Driven by the right-wing blogosphere and called "the NRSC Pledge," the petition reads:
"If the United States Senate passes a resolution, non-binding or otherwise, that criticizes the commitment of additional troops to Iraq that General Petraeus has asked for and that the president has pledged, and if the Senate does so after the testimony of General Petraeus on January 23 that such a resolution will be an encouragement to the enemy, I will not contribute to any Republican senator who voted for the resolution. Further, if any Republican senator who votes for such a resolution is a candidate for re-election in 2008, I will not contribute to the National Republican Senatorial Committee unless the Chairman of that Committee, Senator Ensign, commits in writing that none of the funds of the NRSC will go to support the re-election of any senator supporting the non-binding resolution."
This pledge - which currently claims more than 27,000 signatures - does not target Hagel by name, but its orchestrators at Townhall.com most certainly have. One such commentator, Dean Barnett, states:
FOR SIX YEARS, SERIOUS CONSERVATIVES have responded to every betrayal from a Lincoln Chafee or a Chuck Hagel with continued support for the organizations that enable them like the NRSC. This support in the wake of each and every disappointment said in effect, “Thank you, Senator. May I have another?”....Certainly an intriguing development - I don't have the heart or the stomach to gloat at the mess in which the Republican Party now finds itself - mainly because it's a mess from which none of us can wash our hands as Americans or as citizens of the world.
The time has long since come when Republican voters should demand that their office-holders be serious about the war. The anti-surge resolution is a frivolous thing, a pathetic exercise in rear-end covering. While differences regarding the war tactics urged by the White House are fair game, nakedly playing politics with matters of life and death is not.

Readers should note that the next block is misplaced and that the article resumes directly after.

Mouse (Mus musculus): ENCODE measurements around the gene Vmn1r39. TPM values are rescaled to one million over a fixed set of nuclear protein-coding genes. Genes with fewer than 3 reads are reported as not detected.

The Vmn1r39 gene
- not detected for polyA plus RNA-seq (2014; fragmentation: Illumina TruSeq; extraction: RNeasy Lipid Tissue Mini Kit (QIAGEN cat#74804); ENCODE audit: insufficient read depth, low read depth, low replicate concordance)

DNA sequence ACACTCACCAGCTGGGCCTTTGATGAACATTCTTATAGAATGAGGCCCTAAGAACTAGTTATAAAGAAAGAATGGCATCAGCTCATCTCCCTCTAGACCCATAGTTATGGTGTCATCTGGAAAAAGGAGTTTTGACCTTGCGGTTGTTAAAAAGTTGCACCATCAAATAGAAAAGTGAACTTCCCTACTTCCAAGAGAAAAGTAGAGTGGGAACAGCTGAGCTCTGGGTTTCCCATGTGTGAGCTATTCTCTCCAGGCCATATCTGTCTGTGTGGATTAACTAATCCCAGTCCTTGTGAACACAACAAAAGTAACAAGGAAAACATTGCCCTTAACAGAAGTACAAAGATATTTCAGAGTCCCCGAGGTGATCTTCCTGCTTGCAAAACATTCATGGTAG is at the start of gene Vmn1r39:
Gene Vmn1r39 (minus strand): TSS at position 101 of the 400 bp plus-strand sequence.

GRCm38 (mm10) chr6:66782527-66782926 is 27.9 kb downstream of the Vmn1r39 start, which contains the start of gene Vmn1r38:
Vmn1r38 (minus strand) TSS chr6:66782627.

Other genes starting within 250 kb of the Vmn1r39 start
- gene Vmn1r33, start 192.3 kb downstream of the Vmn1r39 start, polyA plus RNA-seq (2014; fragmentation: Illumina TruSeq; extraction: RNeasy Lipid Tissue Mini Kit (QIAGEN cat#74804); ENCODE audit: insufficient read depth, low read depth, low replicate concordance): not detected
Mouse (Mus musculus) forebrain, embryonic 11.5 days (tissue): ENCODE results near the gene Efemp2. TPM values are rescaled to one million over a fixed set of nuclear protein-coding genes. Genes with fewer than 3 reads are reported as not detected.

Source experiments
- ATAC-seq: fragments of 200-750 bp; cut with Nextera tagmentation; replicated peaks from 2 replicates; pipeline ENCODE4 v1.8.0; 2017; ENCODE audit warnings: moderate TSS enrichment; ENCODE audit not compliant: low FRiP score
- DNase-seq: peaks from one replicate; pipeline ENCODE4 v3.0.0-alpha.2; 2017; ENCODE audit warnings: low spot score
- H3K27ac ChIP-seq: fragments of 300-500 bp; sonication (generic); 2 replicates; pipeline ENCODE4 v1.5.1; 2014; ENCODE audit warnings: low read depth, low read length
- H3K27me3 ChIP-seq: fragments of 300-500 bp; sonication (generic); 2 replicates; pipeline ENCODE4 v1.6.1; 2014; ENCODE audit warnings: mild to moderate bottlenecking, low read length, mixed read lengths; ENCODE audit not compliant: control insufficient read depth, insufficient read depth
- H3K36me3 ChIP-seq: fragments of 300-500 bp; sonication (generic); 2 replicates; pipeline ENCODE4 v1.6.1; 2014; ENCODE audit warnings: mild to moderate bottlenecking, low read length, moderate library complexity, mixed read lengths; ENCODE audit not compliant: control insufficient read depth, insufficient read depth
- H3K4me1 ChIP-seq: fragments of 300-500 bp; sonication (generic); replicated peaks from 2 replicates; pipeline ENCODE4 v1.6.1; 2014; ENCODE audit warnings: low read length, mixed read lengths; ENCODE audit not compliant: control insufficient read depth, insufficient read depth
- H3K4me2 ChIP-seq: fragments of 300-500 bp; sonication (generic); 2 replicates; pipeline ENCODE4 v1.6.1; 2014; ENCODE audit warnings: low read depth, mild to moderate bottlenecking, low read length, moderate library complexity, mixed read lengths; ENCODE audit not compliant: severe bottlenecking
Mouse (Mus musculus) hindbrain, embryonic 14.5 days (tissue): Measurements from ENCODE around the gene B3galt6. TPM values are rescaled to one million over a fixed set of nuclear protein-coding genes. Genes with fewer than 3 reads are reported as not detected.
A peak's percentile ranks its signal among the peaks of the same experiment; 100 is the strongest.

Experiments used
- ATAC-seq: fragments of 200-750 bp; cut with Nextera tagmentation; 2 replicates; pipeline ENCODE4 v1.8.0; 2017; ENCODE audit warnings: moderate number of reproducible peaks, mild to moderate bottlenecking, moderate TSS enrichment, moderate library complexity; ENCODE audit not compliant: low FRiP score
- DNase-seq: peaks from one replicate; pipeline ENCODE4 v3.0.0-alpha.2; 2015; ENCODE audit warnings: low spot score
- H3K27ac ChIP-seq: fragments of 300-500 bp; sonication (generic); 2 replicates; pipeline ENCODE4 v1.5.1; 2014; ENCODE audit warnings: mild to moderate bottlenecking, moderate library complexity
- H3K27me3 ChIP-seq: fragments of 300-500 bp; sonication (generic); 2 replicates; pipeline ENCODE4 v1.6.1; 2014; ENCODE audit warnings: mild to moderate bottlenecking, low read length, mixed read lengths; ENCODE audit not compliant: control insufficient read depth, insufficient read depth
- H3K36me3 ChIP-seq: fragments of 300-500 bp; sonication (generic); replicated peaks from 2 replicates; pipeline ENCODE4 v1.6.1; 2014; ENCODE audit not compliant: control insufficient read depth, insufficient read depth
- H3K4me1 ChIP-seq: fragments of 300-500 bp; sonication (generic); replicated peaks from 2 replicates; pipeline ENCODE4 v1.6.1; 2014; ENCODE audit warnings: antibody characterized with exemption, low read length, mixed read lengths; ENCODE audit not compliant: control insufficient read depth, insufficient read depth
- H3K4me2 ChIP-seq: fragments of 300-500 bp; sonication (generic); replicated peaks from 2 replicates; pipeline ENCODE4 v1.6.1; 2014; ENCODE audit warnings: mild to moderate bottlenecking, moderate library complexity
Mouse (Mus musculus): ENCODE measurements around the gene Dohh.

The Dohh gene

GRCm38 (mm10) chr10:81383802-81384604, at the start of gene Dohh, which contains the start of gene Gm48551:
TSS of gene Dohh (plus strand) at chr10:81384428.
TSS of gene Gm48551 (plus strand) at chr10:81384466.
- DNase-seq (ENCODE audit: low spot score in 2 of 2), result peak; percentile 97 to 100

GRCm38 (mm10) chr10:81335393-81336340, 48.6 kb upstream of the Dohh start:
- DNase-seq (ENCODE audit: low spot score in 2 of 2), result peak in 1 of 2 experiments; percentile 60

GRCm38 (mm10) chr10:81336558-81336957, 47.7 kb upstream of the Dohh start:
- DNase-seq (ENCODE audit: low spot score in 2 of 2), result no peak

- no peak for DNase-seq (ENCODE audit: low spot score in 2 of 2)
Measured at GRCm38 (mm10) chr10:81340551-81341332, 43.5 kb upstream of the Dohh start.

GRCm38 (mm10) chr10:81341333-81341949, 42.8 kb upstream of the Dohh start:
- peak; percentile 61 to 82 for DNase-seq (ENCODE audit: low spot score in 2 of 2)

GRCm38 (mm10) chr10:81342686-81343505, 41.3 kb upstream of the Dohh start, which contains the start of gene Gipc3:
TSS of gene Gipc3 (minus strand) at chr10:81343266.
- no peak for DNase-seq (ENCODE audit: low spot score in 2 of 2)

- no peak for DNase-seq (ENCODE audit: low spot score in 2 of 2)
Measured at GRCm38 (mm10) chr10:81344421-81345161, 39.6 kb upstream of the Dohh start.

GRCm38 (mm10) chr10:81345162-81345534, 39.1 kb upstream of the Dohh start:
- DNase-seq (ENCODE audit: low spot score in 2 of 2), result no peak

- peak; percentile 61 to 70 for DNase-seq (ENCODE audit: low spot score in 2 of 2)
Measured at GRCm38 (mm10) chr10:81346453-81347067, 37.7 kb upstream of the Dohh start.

The sooner the Republican Party gets serious about the war, the better it will be for both the country and the party.
Obviously the Republican Senate caucus isn’t capable of taking the lead in showing such resolve. But perhaps Congressional Republicans will be able to follow the lead of their supporters, supporters who are very serious about becoming “former supporters” if the party continues on its current trajectory.
I am not so lost to partisanship that I can take pleasure in Hagel's predicament. Although against my better judgment, I must even admit to pitying President Bush for this evil situation he has done so much to create.
And, while I have vehemently opposed the Iraq War since well before it began, I can't help but relate with and respect the signers of the above pledge as they vow to put their money where their mouth is in standing for what they believe is right.
This is not a time for easy answers. There are none to be had. Our only hopes rest in introspection and investigation; honest debate and open questions. We have paid the price for our failure in both regards, as have so many others. We will continue to pay that price for years to come - it remaining largely a matter of form and substance measured by the untold, unknown blood and sacrifice to be exacted.